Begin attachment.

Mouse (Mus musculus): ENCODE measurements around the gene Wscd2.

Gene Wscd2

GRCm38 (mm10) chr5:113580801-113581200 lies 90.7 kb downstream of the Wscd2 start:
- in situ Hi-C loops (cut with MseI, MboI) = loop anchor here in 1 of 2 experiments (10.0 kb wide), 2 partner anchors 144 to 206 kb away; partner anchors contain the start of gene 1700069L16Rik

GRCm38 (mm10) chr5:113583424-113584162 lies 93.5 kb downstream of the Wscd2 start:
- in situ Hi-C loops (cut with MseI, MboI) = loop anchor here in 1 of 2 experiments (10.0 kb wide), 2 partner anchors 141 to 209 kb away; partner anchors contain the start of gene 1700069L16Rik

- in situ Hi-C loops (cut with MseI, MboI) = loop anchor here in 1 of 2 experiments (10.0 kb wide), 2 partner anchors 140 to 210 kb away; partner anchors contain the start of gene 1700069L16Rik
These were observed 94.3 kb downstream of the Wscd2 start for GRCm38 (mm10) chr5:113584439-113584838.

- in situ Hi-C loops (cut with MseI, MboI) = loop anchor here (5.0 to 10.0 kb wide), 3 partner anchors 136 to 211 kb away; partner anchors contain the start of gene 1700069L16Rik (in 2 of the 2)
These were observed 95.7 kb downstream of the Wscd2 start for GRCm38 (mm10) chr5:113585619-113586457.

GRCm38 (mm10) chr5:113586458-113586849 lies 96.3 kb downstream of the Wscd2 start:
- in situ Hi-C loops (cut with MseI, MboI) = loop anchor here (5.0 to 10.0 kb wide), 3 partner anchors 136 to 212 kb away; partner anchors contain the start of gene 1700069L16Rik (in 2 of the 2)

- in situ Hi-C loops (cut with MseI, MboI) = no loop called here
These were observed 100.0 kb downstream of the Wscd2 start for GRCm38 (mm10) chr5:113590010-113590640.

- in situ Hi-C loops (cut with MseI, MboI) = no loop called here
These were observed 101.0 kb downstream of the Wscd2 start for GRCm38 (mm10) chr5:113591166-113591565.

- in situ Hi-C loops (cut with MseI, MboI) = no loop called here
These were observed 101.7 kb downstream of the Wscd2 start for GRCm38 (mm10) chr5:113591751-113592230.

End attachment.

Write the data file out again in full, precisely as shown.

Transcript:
Mouse (Mus musculus): ENCODE measurements around the gene Wscd2.

Gene Wscd2

GRCm38 (mm10) chr5:113580801-113581200 lies 90.7 kb downstream of the Wscd2 start:
- in situ Hi-C loops (cut with MseI, MboI) = loop anchor here in 1 of 2 experiments (10.0 kb wide), 2 partner anchors 144 to 206 kb away; partner anchors contain the start of gene 1700069L16Rik

GRCm38 (mm10) chr5:113583424-113584162 lies 93.5 kb downstream of the Wscd2 start:
- in situ Hi-C loops (cut with MseI, MboI) = loop anchor here in 1 of 2 experiments (10.0 kb wide), 2 partner anchors 141 to 209 kb away; partner anchors contain the start of gene 1700069L16Rik

- in situ Hi-C loops (cut with MseI, MboI) = loop anchor here in 1 of 2 experiments (10.0 kb wide), 2 partner anchors 140 to 210 kb away; partner anchors contain the start of gene 1700069L16Rik
These were observed 94.3 kb downstream of the Wscd2 start for GRCm38 (mm10) chr5:113584439-113584838.

- in situ Hi-C loops (cut with MseI, MboI) = loop anchor here (5.0 to 10.0 kb wide), 3 partner anchors 136 to 211 kb away; partner anchors contain the start of gene 1700069L16Rik (in 2 of the 2)
These were observed 95.7 kb downstream of the Wscd2 start for GRCm38 (mm10) chr5:113585619-113586457.

GRCm38 (mm10) chr5:113586458-113586849 lies 96.3 kb downstream of the Wscd2 start:
- in situ Hi-C loops (cut with MseI, MboI) = loop anchor here (5.0 to 10.0 kb wide), 3 partner anchors 136 to 212 kb away; partner anchors contain the start of gene 1700069L16Rik (in 2 of the 2)

- in situ Hi-C loops (cut with MseI, MboI) = no loop called here
These were observed 100.0 kb downstream of the Wscd2 start for GRCm38 (mm10) chr5:113590010-113590640.

- in situ Hi-C loops (cut with MseI, MboI) = no loop called here
These were observed 101.0 kb downstream of the Wscd2 start for GRCm38 (mm10) chr5:113591166-113591565.

- in situ Hi-C loops (cut with MseI, MboI) = no loop called here
These were observed 101.7 kb downstream of the Wscd2 start for GRCm38 (mm10) chr5:113591751-113592230.